A Christmas Present for Businesses: Bankruptcy

The German government’s Coronavirus measures, when added to the existing burden of its “climate change” policy, have been devastating for small and medium-sized businesses.

Many thanks to Hellequin GB for translating this op-ed from PolitikStube:

Alice Weidel: Unemployed thanks to the government’s lockdown crisis

The wave of insolvencies is rolling in — and not only hotels and restaurants are affected; it also extends to a wide variety of medium-sized companies. For example, the automotive supplier TQM is deep in the red. If the federal government laid the foundation for bankruptcy with its ideological climate policy, this has now been accelerated so much by the shutdown policy of the same government that the company has to file for bankruptcy now. Or the Klier hairdressing chain: where lockdowns keep doors locked, but rents and personnel costs continue, such companies quickly run out of steam.

Traditional companies are not spared: The most recent lockdown causing Christmas markets to be canceled nationwide meant that a manufacturer of Christmas decorations, Käthe-Wohlfahrt, had to file for bankruptcy. The family business, founded in 1964, currently employs 300 people, all of whom are looking to an uncertain future.

The list could be continued indefinitely — and shows that not only the lockdown policy of the federal government is fatal, but also its rescue policy. Because while Lufthansa, for example, can count on generous help from the state, this does not apply to most medium-sized companies.

People from retail or gastronomy who have lost their jobs because of the Corona measures no longer understand the world. How can it be that the state takes the air to breathe from the middle class and, on the other hand, finances lavish salaries in the subsidized aviation industry? The federal government has lost all measure in its headless lockdown.

In the end we must return to the social market economy, in which citizens in need are supported and competition is not distorted by state intervention in the market process. Protecting risk groups is the top priority of a federal government, but with its opposite chaos policy it is leading the country to the brink of ruin and the people into poverty.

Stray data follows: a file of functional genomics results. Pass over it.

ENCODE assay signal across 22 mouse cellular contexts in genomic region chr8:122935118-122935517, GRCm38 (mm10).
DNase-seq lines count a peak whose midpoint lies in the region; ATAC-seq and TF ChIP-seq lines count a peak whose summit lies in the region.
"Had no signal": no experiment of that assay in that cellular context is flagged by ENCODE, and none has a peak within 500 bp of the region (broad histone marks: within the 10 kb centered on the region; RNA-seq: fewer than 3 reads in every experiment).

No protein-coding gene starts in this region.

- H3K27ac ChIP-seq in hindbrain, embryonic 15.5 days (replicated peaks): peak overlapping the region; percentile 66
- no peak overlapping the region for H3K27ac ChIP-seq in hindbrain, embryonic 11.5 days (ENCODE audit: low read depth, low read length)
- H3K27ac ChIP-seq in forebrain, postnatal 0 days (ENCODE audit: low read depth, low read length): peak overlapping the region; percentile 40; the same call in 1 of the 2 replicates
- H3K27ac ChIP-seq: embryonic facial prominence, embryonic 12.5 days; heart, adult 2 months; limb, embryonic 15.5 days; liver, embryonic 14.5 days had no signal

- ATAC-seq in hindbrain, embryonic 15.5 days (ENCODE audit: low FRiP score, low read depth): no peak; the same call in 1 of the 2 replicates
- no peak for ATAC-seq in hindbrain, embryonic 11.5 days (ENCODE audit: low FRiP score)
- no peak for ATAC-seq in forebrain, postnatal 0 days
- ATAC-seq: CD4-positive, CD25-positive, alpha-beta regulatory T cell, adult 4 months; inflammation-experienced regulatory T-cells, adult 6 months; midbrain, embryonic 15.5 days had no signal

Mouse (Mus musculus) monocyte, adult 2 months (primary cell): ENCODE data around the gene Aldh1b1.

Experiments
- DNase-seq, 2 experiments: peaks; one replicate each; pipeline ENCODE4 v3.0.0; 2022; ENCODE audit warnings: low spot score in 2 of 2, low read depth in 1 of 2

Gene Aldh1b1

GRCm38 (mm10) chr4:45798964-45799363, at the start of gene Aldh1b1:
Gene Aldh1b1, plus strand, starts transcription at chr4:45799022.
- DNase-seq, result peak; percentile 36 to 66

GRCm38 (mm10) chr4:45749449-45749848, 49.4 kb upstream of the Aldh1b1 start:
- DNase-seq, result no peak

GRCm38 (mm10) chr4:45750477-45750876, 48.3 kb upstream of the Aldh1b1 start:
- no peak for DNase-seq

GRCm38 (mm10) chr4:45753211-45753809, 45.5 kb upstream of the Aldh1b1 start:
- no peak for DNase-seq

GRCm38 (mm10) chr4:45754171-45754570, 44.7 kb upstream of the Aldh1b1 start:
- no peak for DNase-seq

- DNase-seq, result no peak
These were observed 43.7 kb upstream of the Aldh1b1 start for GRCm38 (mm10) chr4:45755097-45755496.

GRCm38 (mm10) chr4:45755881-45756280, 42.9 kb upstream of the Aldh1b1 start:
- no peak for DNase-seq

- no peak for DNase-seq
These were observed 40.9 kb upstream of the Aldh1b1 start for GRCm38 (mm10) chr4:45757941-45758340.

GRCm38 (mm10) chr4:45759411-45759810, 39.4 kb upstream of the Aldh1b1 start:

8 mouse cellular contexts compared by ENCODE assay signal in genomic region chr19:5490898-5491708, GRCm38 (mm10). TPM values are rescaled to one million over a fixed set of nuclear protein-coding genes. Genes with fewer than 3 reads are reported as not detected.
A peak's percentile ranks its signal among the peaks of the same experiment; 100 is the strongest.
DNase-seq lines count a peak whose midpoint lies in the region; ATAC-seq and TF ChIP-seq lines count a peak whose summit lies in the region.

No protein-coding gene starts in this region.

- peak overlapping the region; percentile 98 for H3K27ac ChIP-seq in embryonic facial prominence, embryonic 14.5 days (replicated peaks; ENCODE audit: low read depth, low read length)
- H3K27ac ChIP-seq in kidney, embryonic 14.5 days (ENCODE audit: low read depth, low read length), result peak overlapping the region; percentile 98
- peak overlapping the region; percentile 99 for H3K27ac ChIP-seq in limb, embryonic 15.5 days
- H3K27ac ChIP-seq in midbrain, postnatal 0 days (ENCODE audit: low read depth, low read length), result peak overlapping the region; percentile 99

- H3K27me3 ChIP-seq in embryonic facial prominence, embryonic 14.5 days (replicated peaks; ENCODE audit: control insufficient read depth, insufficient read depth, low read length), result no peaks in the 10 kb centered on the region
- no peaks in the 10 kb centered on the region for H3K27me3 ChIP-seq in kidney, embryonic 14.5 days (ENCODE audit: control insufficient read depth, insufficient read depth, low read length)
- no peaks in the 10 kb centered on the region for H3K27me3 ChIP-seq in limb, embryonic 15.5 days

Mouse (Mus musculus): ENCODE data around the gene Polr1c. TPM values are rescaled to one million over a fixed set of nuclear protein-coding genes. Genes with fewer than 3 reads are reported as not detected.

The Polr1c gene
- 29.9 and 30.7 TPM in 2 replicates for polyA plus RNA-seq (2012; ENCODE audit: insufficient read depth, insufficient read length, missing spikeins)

5 thoughts on “A Christmas Present for Businesses: Bankruptcy

  1. Those whom are most in favor of continued CCP virus fascism are almost exclusively the same (illegitimates) who have a secure income from government. Why should they care if all those small and medium sized businesses are forced to close? They should have bought Amazon stock. Anyways, those laid-off employees can just learn to code and they will be making more money than ever in no time.

    I can think of a new business idea for the newly unemployed due to CCP virus fascism. Teach classes to other newly unemployeds on how to build your own guillotine using materials from ransacked government offices, and how to tie a proper noose and perform hangings cleanly without choking, strangling, or tearing the head off of the local Gauleiter. Other subjects could be the proper way to mix a molotov cocktail, setting barricades and obstructing roads, and how to use social media to create flash mobs.

    • I frankly don’t care if a hanging is painful, it should be, to heck with cleanly. The longer they hang around and suffer, the more they can reflect as to the error of their ways. Retribution when it finally arrives must be profound and absolute. The people have just about had enough, and the proverbial straw is going to break the camels back shortly, human nature just doesn’t have infinite patience.

  2. “….it is leading the country to the brink of ruin and the people into poverty.”
    This is needed so that the government can proclaim “Build Back Better” in the “Great Reset”.

  3. The hoteliers and their suppliers are blessed with good fortune. Just keep picking up and packing in those replacement enemy hordes for that trough of taxpayer cash. Cash worship before anything

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